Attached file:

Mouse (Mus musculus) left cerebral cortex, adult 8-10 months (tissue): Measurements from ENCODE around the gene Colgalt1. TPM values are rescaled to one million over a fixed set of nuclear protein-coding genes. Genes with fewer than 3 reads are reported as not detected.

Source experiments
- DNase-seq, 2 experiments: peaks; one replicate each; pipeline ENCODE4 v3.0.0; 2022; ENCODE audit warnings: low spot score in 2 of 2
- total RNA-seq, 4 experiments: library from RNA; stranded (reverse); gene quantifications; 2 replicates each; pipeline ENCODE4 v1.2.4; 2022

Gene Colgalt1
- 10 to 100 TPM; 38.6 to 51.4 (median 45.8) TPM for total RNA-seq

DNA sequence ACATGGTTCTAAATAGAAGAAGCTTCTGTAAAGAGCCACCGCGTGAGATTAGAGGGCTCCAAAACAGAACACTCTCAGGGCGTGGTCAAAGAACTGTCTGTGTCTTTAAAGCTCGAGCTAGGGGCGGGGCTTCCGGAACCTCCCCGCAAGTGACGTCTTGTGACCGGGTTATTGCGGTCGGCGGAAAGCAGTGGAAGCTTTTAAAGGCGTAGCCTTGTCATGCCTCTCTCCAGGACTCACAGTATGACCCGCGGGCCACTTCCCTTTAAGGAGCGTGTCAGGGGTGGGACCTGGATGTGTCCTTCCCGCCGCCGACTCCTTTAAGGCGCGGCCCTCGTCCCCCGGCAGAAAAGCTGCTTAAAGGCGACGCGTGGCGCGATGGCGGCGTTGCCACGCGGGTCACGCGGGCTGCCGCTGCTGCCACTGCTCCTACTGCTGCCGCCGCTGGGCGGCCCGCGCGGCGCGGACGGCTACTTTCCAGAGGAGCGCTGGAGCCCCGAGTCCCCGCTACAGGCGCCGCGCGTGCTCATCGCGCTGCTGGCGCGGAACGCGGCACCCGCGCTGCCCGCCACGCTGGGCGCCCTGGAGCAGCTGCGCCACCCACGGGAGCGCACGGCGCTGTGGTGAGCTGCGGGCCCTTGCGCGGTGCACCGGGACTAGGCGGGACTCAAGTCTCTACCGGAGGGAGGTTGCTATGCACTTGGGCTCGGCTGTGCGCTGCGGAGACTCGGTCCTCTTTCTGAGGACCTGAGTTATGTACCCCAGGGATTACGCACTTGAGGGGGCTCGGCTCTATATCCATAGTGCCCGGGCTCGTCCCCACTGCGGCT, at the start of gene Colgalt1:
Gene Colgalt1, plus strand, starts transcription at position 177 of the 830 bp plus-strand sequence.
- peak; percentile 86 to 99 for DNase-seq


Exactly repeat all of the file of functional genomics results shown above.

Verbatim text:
Mouse (Mus musculus) left cerebral cortex, adult 8-10 months (tissue): Measurements from ENCODE around the gene Colgalt1. TPM values are rescaled to one million over a fixed set of nuclear protein-coding genes. Genes with fewer than 3 reads are reported as not detected.

Source experiments
- DNase-seq, 2 experiments: peaks; one replicate each; pipeline ENCODE4 v3.0.0; 2022; ENCODE audit warnings: low spot score in 2 of 2
- total RNA-seq, 4 experiments: library from RNA; stranded (reverse); gene quantifications; 2 replicates each; pipeline ENCODE4 v1.2.4; 2022

Gene Colgalt1
- 10 to 100 TPM; 38.6 to 51.4 (median 45.8) TPM for total RNA-seq

DNA sequence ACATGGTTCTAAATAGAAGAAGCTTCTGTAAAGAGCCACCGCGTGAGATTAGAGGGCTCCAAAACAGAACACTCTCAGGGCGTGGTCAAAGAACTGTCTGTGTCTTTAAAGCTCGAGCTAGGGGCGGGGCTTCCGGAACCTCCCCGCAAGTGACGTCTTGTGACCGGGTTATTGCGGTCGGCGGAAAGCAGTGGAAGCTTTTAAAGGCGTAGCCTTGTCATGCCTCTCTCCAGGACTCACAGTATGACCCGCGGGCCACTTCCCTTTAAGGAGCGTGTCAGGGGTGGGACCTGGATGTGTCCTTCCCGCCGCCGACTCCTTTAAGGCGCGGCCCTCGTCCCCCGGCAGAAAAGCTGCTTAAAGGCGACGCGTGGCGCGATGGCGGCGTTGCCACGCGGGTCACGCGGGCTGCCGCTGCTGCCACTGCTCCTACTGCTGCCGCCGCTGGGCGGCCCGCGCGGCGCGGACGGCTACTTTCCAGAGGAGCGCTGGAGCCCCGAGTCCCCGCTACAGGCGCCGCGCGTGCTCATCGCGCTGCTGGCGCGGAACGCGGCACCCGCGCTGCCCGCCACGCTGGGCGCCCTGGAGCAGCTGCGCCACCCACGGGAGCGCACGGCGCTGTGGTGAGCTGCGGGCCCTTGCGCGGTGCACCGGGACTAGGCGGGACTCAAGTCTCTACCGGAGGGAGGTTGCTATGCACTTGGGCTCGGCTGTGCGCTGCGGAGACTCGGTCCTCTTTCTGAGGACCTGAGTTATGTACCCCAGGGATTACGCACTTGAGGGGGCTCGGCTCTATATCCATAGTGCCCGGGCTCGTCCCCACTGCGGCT, at the start of gene Colgalt1:
Gene Colgalt1, plus strand, starts transcription at position 177 of the 830 bp plus-strand sequence.
- peak; percentile 86 to 99 for DNase-seq